"Galaxy-level stupidity." That's how a securities lawyer of my acquaintance characterized the alleged insider trading operation of Rep. Chris Collins, a Republican from New York's 27th District. If the indictment is accurate, the fact that Collins allegedly phoned illegal tips from the White House lawn is not even the most surprising or interesting thing about this case. What would be truly wondrous is his thinking he could get away with it.
If you are on a pharmaceutical company board and you tell your son to sell the firm’s stock because its new drug just failed in trials, there is basically a 100 percent chance that regulators are going to connect the dots. And if your son tells his fiancee and his future father-in-law, and said father-in-law then tells his brother and sister — well, the chances that someone close to you will be indicted are also good.
In this case, it was Collins, his son and the father of his son's fiancee who were charged with wire fraud, securities fraud and conspiracy to commit securities fraud. All three pleaded not guilty, and Collins vowed not only to keep his seat but also to continue campaigning for reelection in November.
OK, what Collins is alleged to have done wasn't too bright. But was it wrong?
At some level, yes, it's wrong because it's illegal and you shouldn't break the law. Except people break the law all the time when they think no one is being harmed, as when they speed on a deserted stretch of road or put money into the office pool during March Madness.
Who was hurt by what Collins allegedly did? The answer might seem obvious: anyone who bought the stock that Collins' son, Cameron, and others sold. But it's not as if Cameron Collins went door to door persuading pensioners to buy his ticking-bomb shares. According to the indictment, he used a broker to sell the stock. The broker presumably sold that stock to people who already had an interest in buying it.
Yes, Cameron Collins allegedly knew that the interest was misguided. It would have been selfless of him to hang on to the stock and bear the losses himself. But if he hadn't sold, those interested buyers would have bought shares from someone else. And here's the kicker: Since share prices tend to decrease as the supply of shares increases, the buyers might have actually paid a higher price if Cameron Collins's weren't on the market, and thereby would have lost more money.
But maybe insider trading is bad for the market? Actually, insider trading probably makes markets more efficient. During the interval between the discovery of material nonpublic information and the publicizing of that information, the shares are being systematically mispriced through general ignorance. If insiders were trading, the shift in the supply of the stock would tend to push the price closer to a more realistic value.
Critics contend that insider trading can reduce confidence in the market, making investors — particularly the ordinary mom-and-pop kind — reluctant to invest in publicly traded securities. The problem is, there isn’t much evidence that’s true. Investor confidence levels were just fine during periods in which insider trading seemed to be particularly rampant — too confident, possibly, since more than once those markets proceeded blithely onward into speculative bubbles.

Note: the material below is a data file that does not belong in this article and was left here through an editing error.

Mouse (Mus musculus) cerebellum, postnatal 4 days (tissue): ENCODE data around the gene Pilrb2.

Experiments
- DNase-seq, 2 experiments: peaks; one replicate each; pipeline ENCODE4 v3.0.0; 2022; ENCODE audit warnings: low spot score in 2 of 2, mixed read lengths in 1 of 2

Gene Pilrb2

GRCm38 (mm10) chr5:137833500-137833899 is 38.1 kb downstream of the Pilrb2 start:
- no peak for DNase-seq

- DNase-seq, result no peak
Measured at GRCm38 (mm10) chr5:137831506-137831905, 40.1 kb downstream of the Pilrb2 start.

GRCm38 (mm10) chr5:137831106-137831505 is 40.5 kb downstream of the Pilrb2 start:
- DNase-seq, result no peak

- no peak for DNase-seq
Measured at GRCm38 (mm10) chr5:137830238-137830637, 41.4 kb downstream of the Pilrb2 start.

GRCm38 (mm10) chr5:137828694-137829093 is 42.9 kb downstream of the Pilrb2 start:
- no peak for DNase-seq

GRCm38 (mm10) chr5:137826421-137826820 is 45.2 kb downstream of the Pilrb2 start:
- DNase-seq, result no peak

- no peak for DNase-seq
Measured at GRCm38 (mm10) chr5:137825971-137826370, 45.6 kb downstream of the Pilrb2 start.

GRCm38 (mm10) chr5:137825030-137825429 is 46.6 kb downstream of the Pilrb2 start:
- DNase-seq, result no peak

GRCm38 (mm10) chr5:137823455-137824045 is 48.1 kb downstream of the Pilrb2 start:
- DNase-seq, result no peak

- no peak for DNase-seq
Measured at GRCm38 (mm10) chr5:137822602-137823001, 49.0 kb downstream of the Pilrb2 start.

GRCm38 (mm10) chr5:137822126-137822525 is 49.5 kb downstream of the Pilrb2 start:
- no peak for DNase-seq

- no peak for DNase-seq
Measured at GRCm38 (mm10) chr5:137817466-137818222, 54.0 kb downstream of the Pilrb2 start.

As that suggests, confidence in the markets is not exactly an unalloyed good. Insider trading scandals don't appear to discourage ordinary investors from dabbling in stock trading, but something ought to, because amateurs who can't read a balance sheet have no business buying individual stocks. If insider trading made them less likely to do so, that would be a point in its favor.
Which leads us back to where we started: It's surprisingly hard to pin down an actual harm from insider trading. And yet we have a stubborn intuition that it ought to be illegal because it just doesn't seem fair. That's a reasonable response: Insiders such as the sons of congressmen and board members should have to take the same losses as anyone else on speculative investments.
There is no evident problem with confidence in the markets today, but there is an obvious problem with confidence in our institutions. That’s the harm of insider trading — and all sorts of other self-dealing, self-interested practices by networks of folks with cultural, economic or political power. Occupational licensing, building restrictions that make it impossible for disadvantaged families to gain access to better schools, professional networks and degree requirements that help “people like us” climb the ladder into the best jobs — all of these look, from the outside, like more insider trading. They’re also often defended by people who regard the allegations against Chris Collins with horror.
By all means, condemn Collins; if he did what the government says, he deserves it. But take an honest look at the ways the institutions you belong to manage to hoard the best benefits for people like you. And ask if we don’t have a much bigger problem than insider trading. Possibly even one of galactic proportions.
Megan McArdle is a Washington Post columnist and the author of “The Up Side of Down: Why Failing Well Is the Key to Success.”